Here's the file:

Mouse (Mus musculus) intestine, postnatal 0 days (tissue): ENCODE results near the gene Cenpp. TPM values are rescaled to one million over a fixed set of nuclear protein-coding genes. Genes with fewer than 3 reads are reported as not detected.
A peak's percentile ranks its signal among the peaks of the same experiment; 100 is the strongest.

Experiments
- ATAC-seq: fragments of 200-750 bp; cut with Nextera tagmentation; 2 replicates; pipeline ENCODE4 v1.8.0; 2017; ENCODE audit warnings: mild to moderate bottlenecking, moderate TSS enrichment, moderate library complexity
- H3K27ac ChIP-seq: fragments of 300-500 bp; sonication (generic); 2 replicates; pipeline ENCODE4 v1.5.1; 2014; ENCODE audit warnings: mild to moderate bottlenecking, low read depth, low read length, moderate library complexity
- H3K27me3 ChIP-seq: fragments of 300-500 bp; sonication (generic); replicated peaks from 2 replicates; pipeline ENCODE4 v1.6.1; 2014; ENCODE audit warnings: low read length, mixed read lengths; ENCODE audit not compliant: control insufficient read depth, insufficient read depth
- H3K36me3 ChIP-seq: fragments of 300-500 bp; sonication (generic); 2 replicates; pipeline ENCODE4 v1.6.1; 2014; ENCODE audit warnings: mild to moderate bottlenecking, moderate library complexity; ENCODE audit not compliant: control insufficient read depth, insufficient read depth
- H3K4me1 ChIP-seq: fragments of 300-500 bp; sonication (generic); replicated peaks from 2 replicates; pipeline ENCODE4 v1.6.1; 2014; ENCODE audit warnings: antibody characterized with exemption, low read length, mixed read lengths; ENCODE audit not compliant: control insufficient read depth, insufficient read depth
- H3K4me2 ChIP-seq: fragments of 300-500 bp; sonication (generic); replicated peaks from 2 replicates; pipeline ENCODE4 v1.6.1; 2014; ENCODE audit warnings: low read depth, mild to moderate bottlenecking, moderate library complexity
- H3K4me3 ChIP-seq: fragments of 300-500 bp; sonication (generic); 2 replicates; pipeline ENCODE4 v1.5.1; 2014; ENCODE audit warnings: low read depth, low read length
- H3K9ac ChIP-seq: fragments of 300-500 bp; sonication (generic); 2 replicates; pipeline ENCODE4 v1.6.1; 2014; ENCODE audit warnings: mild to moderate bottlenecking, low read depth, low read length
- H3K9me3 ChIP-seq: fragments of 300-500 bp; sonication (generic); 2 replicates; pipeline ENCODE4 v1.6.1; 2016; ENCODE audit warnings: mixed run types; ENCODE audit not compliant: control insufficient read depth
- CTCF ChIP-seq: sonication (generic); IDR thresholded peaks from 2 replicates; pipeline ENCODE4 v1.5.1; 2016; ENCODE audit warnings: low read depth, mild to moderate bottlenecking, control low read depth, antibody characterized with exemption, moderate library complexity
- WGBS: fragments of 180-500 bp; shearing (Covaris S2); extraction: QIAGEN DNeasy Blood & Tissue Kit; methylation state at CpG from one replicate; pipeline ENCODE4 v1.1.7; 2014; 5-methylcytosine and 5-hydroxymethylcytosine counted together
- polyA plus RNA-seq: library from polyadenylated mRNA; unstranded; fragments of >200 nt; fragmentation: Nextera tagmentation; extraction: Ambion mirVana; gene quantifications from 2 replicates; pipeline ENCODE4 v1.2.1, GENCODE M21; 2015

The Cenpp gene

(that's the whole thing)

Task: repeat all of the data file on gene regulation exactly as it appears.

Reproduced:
Mouse (Mus musculus) intestine, postnatal 0 days (tissue): ENCODE results near the gene Cenpp. TPM values are rescaled to one million over a fixed set of nuclear protein-coding genes. Genes with fewer than 3 reads are reported as not detected.
A peak's percentile ranks its signal among the peaks of the same experiment; 100 is the strongest.

Experiments
- ATAC-seq: fragments of 200-750 bp; cut with Nextera tagmentation; 2 replicates; pipeline ENCODE4 v1.8.0; 2017; ENCODE audit warnings: mild to moderate bottlenecking, moderate TSS enrichment, moderate library complexity
- H3K27ac ChIP-seq: fragments of 300-500 bp; sonication (generic); 2 replicates; pipeline ENCODE4 v1.5.1; 2014; ENCODE audit warnings: mild to moderate bottlenecking, low read depth, low read length, moderate library complexity
- H3K27me3 ChIP-seq: fragments of 300-500 bp; sonication (generic); replicated peaks from 2 replicates; pipeline ENCODE4 v1.6.1; 2014; ENCODE audit warnings: low read length, mixed read lengths; ENCODE audit not compliant: control insufficient read depth, insufficient read depth
- H3K36me3 ChIP-seq: fragments of 300-500 bp; sonication (generic); 2 replicates; pipeline ENCODE4 v1.6.1; 2014; ENCODE audit warnings: mild to moderate bottlenecking, moderate library complexity; ENCODE audit not compliant: control insufficient read depth, insufficient read depth
- H3K4me1 ChIP-seq: fragments of 300-500 bp; sonication (generic); replicated peaks from 2 replicates; pipeline ENCODE4 v1.6.1; 2014; ENCODE audit warnings: antibody characterized with exemption, low read length, mixed read lengths; ENCODE audit not compliant: control insufficient read depth, insufficient read depth
- H3K4me2 ChIP-seq: fragments of 300-500 bp; sonication (generic); replicated peaks from 2 replicates; pipeline ENCODE4 v1.6.1; 2014; ENCODE audit warnings: low read depth, mild to moderate bottlenecking, moderate library complexity
- H3K4me3 ChIP-seq: fragments of 300-500 bp; sonication (generic); 2 replicates; pipeline ENCODE4 v1.5.1; 2014; ENCODE audit warnings: low read depth, low read length
- H3K9ac ChIP-seq: fragments of 300-500 bp; sonication (generic); 2 replicates; pipeline ENCODE4 v1.6.1; 2014; ENCODE audit warnings: mild to moderate bottlenecking, low read depth, low read length
- H3K9me3 ChIP-seq: fragments of 300-500 bp; sonication (generic); 2 replicates; pipeline ENCODE4 v1.6.1; 2016; ENCODE audit warnings: mixed run types; ENCODE audit not compliant: control insufficient read depth
- CTCF ChIP-seq: sonication (generic); IDR thresholded peaks from 2 replicates; pipeline ENCODE4 v1.5.1; 2016; ENCODE audit warnings: low read depth, mild to moderate bottlenecking, control low read depth, antibody characterized with exemption, moderate library complexity
- WGBS: fragments of 180-500 bp; shearing (Covaris S2); extraction: QIAGEN DNeasy Blood & Tissue Kit; methylation state at CpG from one replicate; pipeline ENCODE4 v1.1.7; 2014; 5-methylcytosine and 5-hydroxymethylcytosine counted together
- polyA plus RNA-seq: library from polyadenylated mRNA; unstranded; fragments of >200 nt; fragmentation: Nextera tagmentation; extraction: Ambion mirVana; gene quantifications from 2 replicates; pipeline ENCODE4 v1.2.1, GENCODE M21; 2015

The Cenpp gene